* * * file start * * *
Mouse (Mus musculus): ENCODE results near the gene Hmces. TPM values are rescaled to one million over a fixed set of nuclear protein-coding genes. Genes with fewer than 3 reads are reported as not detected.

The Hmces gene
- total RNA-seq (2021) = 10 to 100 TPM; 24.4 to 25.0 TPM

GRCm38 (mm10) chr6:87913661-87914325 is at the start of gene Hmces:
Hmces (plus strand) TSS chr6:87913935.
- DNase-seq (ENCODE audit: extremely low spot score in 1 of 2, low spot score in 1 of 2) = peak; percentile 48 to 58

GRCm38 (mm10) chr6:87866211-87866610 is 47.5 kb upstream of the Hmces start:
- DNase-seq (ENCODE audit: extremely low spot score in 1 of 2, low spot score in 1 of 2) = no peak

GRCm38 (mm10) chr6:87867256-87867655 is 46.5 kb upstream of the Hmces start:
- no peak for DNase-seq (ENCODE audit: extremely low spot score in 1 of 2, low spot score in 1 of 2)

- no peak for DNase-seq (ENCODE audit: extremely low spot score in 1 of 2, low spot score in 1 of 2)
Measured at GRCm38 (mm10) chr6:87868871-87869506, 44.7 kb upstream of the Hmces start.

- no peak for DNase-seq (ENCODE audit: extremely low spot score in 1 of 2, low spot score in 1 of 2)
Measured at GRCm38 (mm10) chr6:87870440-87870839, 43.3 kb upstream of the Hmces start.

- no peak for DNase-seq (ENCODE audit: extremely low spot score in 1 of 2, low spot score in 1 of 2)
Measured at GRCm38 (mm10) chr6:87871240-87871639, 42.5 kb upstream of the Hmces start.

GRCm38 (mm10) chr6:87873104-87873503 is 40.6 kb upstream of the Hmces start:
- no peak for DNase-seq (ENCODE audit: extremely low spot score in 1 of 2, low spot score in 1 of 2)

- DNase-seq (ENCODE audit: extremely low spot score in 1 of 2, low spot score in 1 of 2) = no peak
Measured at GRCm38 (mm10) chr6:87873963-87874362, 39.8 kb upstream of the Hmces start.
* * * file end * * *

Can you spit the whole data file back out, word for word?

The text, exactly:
Mouse (Mus musculus): ENCODE results near the gene Hmces. TPM values are rescaled to one million over a fixed set of nuclear protein-coding genes. Genes with fewer than 3 reads are reported as not detected.

The Hmces gene
- total RNA-seq (2021) = 10 to 100 TPM; 24.4 to 25.0 TPM

GRCm38 (mm10) chr6:87913661-87914325 is at the start of gene Hmces:
Hmces (plus strand) TSS chr6:87913935.
- DNase-seq (ENCODE audit: extremely low spot score in 1 of 2, low spot score in 1 of 2) = peak; percentile 48 to 58

GRCm38 (mm10) chr6:87866211-87866610 is 47.5 kb upstream of the Hmces start:
- DNase-seq (ENCODE audit: extremely low spot score in 1 of 2, low spot score in 1 of 2) = no peak

GRCm38 (mm10) chr6:87867256-87867655 is 46.5 kb upstream of the Hmces start:
- no peak for DNase-seq (ENCODE audit: extremely low spot score in 1 of 2, low spot score in 1 of 2)

- no peak for DNase-seq (ENCODE audit: extremely low spot score in 1 of 2, low spot score in 1 of 2)
Measured at GRCm38 (mm10) chr6:87868871-87869506, 44.7 kb upstream of the Hmces start.

- no peak for DNase-seq (ENCODE audit: extremely low spot score in 1 of 2, low spot score in 1 of 2)
Measured at GRCm38 (mm10) chr6:87870440-87870839, 43.3 kb upstream of the Hmces start.

- no peak for DNase-seq (ENCODE audit: extremely low spot score in 1 of 2, low spot score in 1 of 2)
Measured at GRCm38 (mm10) chr6:87871240-87871639, 42.5 kb upstream of the Hmces start.

GRCm38 (mm10) chr6:87873104-87873503 is 40.6 kb upstream of the Hmces start:
- no peak for DNase-seq (ENCODE audit: extremely low spot score in 1 of 2, low spot score in 1 of 2)

- DNase-seq (ENCODE audit: extremely low spot score in 1 of 2, low spot score in 1 of 2) = no peak
Measured at GRCm38 (mm10) chr6:87873963-87874362, 39.8 kb upstream of the Hmces start.